Monday workshop
Monday, September 20, 2021 - 3:30pm


In keeping with current Covid-19 recommendations, this workshop will follow a hybrid format. The presentation will occur in-person with a small audience of Penn faculty and students and will be streamed via Zoom for all those wishing to join remotely. Participants on Zoom will be able to participate in the Q+A.

Decolonial Doctoring: Attending to the “Pain without Lesion” in Frantz Fanon 


 Carolyn Ureña, Assistant Dean for Advising, University of Pennsylvania  


Frantz Fanon’s Les damnés de la terre(The Wretched of the Earth) is generally considered his revolutionary tour de force. Written during his involvement in the Algerian decolonization struggle of the 1950s and ’60s, and published shortly after his death from leukemia, the book is an impassioned manifesto lauded by the Black Panthers and banned from French bookstores for affirming violent revolution in response to colonial rule. As a result of the book’s notoriety, the political nature of Fanon’s work has tended to overshadow his commitments to healing “the countless and sometimes indelible wounds inflicted on our people by the colonialist onslaught,” which Fanon rendered almost a decade earlier as a “pain without lesion.”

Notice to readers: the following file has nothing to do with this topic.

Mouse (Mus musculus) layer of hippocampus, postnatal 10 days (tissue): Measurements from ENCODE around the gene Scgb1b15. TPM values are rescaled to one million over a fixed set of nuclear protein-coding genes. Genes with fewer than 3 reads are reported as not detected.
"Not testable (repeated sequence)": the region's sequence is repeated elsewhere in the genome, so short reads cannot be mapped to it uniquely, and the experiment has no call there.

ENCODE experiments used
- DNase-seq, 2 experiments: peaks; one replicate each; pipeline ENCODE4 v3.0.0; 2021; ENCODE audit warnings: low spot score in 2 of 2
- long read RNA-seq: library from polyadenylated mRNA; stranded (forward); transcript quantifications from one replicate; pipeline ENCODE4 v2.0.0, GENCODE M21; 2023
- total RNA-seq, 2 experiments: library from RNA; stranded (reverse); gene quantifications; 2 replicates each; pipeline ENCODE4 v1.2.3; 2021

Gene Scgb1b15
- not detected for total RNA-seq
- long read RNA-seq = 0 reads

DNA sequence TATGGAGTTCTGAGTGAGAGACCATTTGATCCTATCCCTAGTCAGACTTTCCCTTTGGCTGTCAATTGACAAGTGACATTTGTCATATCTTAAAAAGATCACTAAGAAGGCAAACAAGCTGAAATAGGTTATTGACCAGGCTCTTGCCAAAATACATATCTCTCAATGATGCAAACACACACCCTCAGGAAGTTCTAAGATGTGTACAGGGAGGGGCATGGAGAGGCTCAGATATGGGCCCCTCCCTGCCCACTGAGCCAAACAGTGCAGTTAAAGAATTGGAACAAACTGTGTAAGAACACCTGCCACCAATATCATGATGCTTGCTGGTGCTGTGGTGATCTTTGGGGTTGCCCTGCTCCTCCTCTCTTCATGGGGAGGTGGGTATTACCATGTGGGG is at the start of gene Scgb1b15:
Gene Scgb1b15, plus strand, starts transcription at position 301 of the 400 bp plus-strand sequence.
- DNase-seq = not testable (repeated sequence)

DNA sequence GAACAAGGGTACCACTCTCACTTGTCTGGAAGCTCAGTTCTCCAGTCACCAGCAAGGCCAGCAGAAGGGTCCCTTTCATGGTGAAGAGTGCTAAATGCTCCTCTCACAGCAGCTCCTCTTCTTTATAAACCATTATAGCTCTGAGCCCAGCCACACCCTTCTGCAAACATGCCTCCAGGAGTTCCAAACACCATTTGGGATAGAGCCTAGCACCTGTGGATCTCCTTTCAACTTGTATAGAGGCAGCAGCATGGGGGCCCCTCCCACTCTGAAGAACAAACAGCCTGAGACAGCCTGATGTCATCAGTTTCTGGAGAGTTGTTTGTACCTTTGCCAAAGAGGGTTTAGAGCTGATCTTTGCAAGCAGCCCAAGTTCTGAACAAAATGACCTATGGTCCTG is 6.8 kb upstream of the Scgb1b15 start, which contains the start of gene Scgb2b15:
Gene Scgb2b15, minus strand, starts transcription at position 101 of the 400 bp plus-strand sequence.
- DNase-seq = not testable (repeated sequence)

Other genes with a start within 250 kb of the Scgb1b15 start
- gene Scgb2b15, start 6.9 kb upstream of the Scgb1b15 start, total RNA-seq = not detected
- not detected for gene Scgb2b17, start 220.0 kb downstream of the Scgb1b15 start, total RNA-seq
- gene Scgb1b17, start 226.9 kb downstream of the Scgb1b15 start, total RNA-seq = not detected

As a Black Martinican physician and psychiatrist living under French colonialism, Fanon understood his work as a contribution to medical knowledge. His writing draws our attention to the importance of healing both the visible and the invisible wounds of anti-Black racism by attending to the social relations that produce them. In my own research and writing, my focus has been on the way that Fanon’s clinical practice served as the springboard for his revolutionary thought, in turn informing his approach to health and healing. I have since become increasingly interested in exploring the earliest instances of Fanon’s critique of colonial medicine by revisiting the texts he wrote as a medical student.  

 Taking as a point of departure Fanon’s 1952 article “The ‘North African Syndrome,’” I invite us to consider: what is a “pain without lesion,” and what would it mean to learn to heal such a wound? What can Fanon reveal about the limits of medical education, traditionally understood? And finally, what kinds of knowledge about health and illness are brought to the fore when we reimagine doctoring as an inherently activist undertaking?